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    • Maintaining Muscle Mass

      Posted on May 24th, 24th 2010 by Kari

      So, I'm training for a half marathon but I need my "lifts" as well! While most runners would train 5-6 days/week running, I prefer to weight lift and run.

      I also know that my strength and muscle mass will decrease significantly by doing running workouts alone.

      Based on the SAID principle (specific adaptation to imposed demand) the amount of weightlifting I do can affect my running success. That is the last thing I want when I love to compete (with myself and others) and really want to train well for the half to get a good time. So what should I do when my typical training involves 3 runs/week and 3 lifts/week?

      Well first, before you say "drop the lifts and focus on the running for the race" let me tell you why I want to keep the lifts while training...

      I like to be strong...I like to do more chin-ups than most guys and I like the muscles that result!
      I need the muscle mass...not only for health and preventing osteoporosis but also to fill out a body that would be thin otherwise. And since being a Strength Coach is my profession...then practicing what I preach is my kind of philosophy.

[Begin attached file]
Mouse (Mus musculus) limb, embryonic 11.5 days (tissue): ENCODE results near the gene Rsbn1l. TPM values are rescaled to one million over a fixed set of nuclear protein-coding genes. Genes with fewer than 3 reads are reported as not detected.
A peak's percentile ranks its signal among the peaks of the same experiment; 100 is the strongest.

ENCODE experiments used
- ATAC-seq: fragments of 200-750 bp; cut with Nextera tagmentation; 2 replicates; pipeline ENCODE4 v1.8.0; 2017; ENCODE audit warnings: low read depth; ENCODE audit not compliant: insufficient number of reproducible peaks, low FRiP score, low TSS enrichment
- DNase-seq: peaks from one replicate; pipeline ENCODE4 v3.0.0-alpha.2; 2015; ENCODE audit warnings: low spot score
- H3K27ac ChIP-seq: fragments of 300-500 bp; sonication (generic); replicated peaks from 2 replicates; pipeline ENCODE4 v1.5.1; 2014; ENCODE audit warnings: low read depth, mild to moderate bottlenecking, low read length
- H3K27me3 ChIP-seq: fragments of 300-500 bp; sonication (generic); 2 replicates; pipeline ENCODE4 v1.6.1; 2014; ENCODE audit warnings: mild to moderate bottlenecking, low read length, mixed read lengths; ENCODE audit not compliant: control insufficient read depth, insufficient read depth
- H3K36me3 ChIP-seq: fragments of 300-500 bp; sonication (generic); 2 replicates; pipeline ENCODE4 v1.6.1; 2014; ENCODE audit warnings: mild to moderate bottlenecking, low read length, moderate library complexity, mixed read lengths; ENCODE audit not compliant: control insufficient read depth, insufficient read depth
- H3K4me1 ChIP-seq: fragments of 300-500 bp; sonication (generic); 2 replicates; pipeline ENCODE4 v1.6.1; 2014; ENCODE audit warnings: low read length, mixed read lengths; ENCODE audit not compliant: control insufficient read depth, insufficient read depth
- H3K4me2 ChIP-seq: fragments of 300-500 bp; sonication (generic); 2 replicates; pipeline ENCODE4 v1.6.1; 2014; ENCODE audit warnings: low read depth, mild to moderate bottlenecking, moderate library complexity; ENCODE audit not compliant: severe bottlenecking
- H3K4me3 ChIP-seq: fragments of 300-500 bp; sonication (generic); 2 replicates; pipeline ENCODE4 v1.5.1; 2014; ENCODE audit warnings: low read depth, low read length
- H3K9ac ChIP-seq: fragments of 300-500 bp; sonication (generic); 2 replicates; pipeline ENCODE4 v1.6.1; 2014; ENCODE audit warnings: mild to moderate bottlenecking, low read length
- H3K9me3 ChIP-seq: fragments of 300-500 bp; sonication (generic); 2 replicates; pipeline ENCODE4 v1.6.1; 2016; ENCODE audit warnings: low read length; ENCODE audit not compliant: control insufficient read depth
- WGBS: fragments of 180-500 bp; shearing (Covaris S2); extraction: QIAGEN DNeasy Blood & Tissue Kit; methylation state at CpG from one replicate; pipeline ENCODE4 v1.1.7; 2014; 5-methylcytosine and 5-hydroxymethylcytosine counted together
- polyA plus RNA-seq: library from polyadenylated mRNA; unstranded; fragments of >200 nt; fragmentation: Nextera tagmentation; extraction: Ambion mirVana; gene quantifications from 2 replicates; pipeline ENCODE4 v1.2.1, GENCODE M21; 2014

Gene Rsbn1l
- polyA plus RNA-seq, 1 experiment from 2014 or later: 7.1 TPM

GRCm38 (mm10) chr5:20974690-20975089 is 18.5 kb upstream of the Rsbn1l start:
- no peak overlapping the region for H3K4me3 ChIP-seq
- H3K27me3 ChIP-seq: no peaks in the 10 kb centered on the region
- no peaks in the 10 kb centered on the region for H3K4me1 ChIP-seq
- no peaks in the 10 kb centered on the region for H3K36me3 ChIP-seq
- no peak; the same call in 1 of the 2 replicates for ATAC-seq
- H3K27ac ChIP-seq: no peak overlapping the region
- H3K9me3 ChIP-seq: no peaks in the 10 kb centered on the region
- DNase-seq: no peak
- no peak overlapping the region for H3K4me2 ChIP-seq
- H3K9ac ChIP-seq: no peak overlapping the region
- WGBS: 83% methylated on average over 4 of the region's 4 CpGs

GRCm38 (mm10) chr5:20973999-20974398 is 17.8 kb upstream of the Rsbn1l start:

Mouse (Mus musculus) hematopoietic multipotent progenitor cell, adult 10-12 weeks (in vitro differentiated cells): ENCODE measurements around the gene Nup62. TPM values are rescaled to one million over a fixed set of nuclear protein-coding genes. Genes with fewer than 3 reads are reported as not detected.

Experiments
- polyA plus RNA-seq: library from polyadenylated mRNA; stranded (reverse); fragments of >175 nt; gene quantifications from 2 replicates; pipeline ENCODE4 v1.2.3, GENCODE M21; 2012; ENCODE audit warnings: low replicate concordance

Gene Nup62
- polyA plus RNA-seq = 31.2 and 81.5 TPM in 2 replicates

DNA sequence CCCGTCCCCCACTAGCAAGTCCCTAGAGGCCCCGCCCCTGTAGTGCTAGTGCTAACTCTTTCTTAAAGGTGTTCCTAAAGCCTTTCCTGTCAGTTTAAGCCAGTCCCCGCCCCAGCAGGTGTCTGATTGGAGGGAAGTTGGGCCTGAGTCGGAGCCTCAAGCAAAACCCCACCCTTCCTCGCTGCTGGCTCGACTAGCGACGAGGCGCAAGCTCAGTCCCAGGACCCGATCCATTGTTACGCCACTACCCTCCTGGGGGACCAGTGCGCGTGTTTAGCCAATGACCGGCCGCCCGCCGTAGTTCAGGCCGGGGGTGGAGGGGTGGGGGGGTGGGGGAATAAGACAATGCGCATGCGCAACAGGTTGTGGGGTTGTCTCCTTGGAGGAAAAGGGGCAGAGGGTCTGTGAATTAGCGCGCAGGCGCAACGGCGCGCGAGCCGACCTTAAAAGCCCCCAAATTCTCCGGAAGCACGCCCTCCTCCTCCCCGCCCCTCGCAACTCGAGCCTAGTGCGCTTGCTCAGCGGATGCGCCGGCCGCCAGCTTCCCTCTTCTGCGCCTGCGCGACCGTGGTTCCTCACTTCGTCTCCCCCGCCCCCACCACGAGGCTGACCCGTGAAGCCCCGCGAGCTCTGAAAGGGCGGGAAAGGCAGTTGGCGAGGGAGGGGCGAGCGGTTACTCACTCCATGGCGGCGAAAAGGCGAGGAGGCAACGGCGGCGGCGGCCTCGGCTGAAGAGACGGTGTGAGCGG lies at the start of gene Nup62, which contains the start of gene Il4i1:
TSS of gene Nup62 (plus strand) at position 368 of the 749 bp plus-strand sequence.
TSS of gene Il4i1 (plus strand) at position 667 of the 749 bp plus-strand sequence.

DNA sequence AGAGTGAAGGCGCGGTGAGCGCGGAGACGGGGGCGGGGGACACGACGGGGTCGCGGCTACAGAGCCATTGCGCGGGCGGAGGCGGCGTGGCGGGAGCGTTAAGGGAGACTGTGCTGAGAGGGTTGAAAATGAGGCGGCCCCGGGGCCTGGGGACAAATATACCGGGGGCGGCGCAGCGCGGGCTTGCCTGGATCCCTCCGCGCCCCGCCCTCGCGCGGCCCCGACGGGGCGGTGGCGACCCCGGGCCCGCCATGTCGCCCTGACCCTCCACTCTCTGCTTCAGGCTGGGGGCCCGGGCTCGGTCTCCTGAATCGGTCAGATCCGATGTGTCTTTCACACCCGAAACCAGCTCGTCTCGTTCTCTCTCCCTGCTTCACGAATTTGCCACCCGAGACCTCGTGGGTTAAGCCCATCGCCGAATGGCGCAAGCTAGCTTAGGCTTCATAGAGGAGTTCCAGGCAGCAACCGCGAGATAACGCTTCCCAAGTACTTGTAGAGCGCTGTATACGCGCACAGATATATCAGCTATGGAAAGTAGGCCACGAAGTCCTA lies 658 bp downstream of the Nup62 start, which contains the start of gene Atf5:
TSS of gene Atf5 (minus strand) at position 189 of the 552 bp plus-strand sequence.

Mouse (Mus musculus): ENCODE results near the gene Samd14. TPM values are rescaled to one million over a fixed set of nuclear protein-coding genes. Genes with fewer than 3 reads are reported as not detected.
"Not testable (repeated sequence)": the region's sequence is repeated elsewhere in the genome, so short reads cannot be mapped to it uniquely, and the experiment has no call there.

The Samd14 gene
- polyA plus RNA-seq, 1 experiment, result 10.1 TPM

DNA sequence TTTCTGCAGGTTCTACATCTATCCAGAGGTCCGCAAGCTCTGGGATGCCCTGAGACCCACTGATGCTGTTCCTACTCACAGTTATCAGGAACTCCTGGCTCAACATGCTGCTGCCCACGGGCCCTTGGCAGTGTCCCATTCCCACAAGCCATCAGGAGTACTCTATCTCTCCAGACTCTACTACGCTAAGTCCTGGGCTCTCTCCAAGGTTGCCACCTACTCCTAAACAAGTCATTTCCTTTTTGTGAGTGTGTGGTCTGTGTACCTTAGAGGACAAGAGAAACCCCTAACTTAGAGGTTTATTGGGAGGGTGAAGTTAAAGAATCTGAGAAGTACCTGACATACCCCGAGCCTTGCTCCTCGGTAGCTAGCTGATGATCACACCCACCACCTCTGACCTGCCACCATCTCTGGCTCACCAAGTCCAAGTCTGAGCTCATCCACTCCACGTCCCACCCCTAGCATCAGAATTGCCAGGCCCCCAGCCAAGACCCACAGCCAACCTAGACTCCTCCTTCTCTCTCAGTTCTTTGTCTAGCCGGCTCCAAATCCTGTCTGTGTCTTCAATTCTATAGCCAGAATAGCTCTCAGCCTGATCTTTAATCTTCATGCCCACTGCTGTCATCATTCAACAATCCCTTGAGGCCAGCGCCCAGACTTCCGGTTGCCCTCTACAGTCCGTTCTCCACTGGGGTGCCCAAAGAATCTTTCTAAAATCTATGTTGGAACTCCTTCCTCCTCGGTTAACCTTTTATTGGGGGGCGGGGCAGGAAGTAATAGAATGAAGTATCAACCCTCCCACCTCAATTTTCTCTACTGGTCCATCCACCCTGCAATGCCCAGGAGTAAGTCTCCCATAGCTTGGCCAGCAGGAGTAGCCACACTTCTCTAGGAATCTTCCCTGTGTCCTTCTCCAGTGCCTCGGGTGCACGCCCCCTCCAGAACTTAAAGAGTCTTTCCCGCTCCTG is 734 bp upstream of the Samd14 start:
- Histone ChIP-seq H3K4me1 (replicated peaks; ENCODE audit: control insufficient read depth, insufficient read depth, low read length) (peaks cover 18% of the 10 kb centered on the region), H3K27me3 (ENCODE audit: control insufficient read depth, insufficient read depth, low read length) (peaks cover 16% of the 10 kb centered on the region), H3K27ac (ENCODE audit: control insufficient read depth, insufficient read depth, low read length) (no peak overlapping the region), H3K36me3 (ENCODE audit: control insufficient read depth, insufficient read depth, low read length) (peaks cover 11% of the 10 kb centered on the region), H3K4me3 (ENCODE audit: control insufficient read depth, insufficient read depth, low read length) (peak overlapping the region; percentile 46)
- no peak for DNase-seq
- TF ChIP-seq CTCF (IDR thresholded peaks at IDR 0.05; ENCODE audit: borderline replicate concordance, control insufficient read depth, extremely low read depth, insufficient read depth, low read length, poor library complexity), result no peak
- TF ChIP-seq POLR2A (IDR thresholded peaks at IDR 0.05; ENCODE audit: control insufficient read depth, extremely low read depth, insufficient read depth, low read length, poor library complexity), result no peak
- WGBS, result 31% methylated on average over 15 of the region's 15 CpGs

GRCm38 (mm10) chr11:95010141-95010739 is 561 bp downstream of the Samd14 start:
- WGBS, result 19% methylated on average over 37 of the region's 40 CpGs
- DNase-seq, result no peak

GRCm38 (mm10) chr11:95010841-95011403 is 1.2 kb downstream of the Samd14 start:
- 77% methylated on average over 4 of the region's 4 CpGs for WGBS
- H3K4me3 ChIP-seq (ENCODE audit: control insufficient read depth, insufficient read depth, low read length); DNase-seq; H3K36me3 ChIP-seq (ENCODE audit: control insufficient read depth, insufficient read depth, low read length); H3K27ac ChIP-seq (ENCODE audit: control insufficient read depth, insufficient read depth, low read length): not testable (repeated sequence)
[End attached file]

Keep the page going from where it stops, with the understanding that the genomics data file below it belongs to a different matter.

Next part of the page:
Furthermore, the weight training can help prevent some of the weaknesses and overuse that can be caused by extra mileage in the running. Being sidelined by an injury is no fun!

      So the question becomes... how to train well and get improvement out of the track training without compromising your success with a different form of training?
      Here are some tips that I use to help continue my lifts while increasing my running volume and intensity....

      1. Plan your splits. This means that when you are lifting you plan what body parts you are working around your more difficult runs. For instance I try and do less leg work on the day before my longest and hardest run.
      2. Stay on a regular workout routine. Stick with a program that your body is familiar with or programs you have done in the past so you know what to expect. You don't want your body struggling to adapt to a new routine when it is already tired from increased running.
      3. Do cut the frequency of your weight training as you approach your race. Within 3-4 weeks of your race you can cut your lifting to 2x/week to allow you to focus more on the running and promote greater recovery for your body.

      These suggestions are based on my kind of training schedule but can be adapted to those who lift more often or do other types of training more often (rock climbing, club volleyball etc).

      So train for that upcoming event with planning, focus and committment and maintain your muscle mass too!

      Train with purpose,

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